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5 of the Most Beautiful Views of Washington

For many people, Washington is synonymous with the Puget Sound and all its surrounding beauty. The Pacific Northwest has made its stake for brilliant views and recreation, but many locals still find those perfect spots difficult to find. Have you ever searched for a hike you knew, and then went up the backside of the mountain, because that’s where your navigation brought you? Yeah, us too…

And there’s no excuse for it!

These top 5 most beautiful views are great for family-outings, adventures with friends, or individual escapades.

Quinault River – Pony Bridge & the Enchanted Valley

This super-short, 5-mile roundtrip excursion is plentiful and beautiful. With a relatively small elevation gain, this Olympic Peninsula hike is abundant with wildlife and natural recreation to enjoy. This year-round adventure thrives during the early Fall season, so ensure to check out these old-growth and moss-draped forest!

Though you may not get the entire experience without a follow-up trip in Spring (to see the meadows of wild flowers), you’ll surely enjoy the bird watching, hiking, trail running, and overall nature exposure. Whether you’re a beginner or advanced hiker, you’ll enjoy the trip! Even a photographer searching for a new backdrop will enjoy this habitat!

To access this out and back trail, you’ll need to navigate to the Forest Service’s Quinault Ranger Station, and then continue across the Quinault Rover Bridge. The trailhead is near the end of the road.

Steamboat Rock State Park

800 feet above sea-level and spanning across 600+ acres, Steamboat Rock State Park has impressed the most well-versed travelers and seasoned, local adventurers. Carved by Ice Age floods, Steamboat Rock is almost unreal with its 650-foot vertical gain hike up the columnar basalt butte.

But yes, the views and unique photo-ops are totally worth the adventure and probable need for a massage and heavy nap afterwards.

This beauty across the Cascade Mountains is located in the Okanogan-Wenatchee area, and from the top you can see the Okanogan-Wenatchee National Forests. Though the immediate surroundings appear barren to some, don’t let its shyness hide the teeming wildlife, spring flowers, and sagebrush native to the area.

If hiking isn’t your thing, the park also features a 320-foot dock and seven boat ramps on Lake Bans, where anglers, swimmers, paddlers, and other water-sports enthusiasts have enjoyed many-a lazy summer days. Bring your tent, drive your RV, or rent a cabin site to enjoy the space for longer periods of time!

Snoqualmie Pass – Granite Mountain

Located in the hills of the Cascades, this Pacific Northwest staple offers classic views of Crystal Lake, Kaleetan Peak, and Mount Rainier. Though it’s a steep climb, you’re surrounded by beautiful evergreens and the small of wild for the entire 8.6-mile roundtrip.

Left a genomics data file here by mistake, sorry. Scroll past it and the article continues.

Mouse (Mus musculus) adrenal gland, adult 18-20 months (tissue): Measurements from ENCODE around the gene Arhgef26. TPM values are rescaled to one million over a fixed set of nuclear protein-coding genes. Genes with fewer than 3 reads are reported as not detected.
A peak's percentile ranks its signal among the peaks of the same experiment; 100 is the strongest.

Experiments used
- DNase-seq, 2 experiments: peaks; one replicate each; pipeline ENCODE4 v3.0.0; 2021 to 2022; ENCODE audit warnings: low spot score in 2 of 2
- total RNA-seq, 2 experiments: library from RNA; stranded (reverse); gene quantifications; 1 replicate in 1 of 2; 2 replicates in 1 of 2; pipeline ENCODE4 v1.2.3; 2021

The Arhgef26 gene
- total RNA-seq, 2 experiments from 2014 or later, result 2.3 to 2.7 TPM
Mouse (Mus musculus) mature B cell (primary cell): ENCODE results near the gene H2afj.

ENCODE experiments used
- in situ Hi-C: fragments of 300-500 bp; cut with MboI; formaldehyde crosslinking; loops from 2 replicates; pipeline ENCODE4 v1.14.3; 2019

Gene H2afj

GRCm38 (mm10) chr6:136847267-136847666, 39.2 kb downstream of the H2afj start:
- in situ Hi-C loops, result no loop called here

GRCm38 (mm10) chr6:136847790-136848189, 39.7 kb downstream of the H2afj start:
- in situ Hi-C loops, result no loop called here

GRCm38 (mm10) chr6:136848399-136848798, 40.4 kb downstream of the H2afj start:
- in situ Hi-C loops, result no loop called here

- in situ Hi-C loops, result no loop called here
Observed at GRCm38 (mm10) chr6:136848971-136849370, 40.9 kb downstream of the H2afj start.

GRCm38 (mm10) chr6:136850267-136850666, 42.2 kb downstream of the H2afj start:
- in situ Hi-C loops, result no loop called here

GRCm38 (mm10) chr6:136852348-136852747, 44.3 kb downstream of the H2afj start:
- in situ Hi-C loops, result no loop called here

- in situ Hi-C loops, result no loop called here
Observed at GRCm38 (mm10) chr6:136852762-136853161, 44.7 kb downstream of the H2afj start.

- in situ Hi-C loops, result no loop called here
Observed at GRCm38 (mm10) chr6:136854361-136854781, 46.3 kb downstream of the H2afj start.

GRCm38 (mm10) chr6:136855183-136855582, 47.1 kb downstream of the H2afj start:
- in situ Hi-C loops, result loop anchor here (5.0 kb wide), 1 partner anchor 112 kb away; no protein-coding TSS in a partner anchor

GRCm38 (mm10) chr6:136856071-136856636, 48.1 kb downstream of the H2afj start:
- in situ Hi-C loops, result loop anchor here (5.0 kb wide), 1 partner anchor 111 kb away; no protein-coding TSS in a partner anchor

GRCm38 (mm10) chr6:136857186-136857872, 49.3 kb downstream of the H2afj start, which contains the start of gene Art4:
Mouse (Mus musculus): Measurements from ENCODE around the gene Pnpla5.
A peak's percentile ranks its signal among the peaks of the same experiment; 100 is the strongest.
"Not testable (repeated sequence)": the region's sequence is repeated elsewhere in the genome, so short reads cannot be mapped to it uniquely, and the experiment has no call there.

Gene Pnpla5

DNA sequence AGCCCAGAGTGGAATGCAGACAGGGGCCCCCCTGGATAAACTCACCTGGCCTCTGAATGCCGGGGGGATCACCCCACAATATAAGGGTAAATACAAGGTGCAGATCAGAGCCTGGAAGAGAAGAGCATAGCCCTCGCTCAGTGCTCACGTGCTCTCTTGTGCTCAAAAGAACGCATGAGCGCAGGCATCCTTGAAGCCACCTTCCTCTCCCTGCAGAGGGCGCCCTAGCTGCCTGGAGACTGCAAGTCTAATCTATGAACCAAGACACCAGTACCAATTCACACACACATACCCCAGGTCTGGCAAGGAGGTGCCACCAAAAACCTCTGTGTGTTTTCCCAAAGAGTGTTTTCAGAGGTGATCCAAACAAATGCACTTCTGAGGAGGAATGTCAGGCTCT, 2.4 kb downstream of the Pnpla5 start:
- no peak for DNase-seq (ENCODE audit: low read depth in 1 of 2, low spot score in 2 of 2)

We don’t suggest exploring these peaks during winter, as avalanche danger is extreme on this rocky mountain, but stunning views is the surrounding cool, mossy forest make it a summer-time staple.

The first (or last if you’re on your way down) 1.2 miles proves the easiest, but the other 7+ miles area of narrow trails, scattered avalanche debris and evidence, and rocky slopes, so watch your step while you’re hiking through the quiet forest. Don’t worry, the trek is difficult and steep, but there are several places to stop and catch your breath.

A Ferry Ride from Seattle to Bremerton

Who knew a ferry ride could be so fulfilling? This easy “trek” – especially when compared to others on this list – has been known as one of the best since 1951 (since the ferry route began!) This one-hour voyage lands you in Bremerton, where you can either wake up the sleepy town or head on the next ride back into Seattle.

If you aren’t familiar, you should also check out other local ferry rides or even the Argosy Cruises, which often show parts of the Pacific Northwest we can rarely see from our urban vantage-point. This most beautiful view is more like fifteen-in-one.

Mount St. Helens National Volcanic Monument

Surrounded by 110,000 acres of natural meadows and windy ridges, but some areas are open to the public. Yes, there are many areas that aren’t, and this extensive parcel of land is largely set aside for research, recreational, and educational purposes, but, that doesn’t mean we can’t enjoy it. Regardless of the restrictions, millions of people visit the optimal volcano-watching vantage, that is the Mount St. Helens National Park, annually.

Both the Johnston Ridge Observatory and the Forest Learning Center are great mileposts where you and your family and friends can learn the history and decipher the reason more than 1.5 million visitors have experienced Mount St. Helens facilities since 1987.

If you’re interested in more, you can also enjoy a helicopter ride of the National Park, climbing the volcano (permit required with a 100 person-per-day limit), hike the National Park trails, shopping at the gift store, elk viewing, fishing at Coldwater Lake, exploring ancient Ape Caves, dining on blackberry cobbler at 19 Mile House, or a horseback ride on the mudflow from Eco park.

If you’ve indulged in these experiences, let us know in the comments below! We’d love to hear your testimonials and stories!


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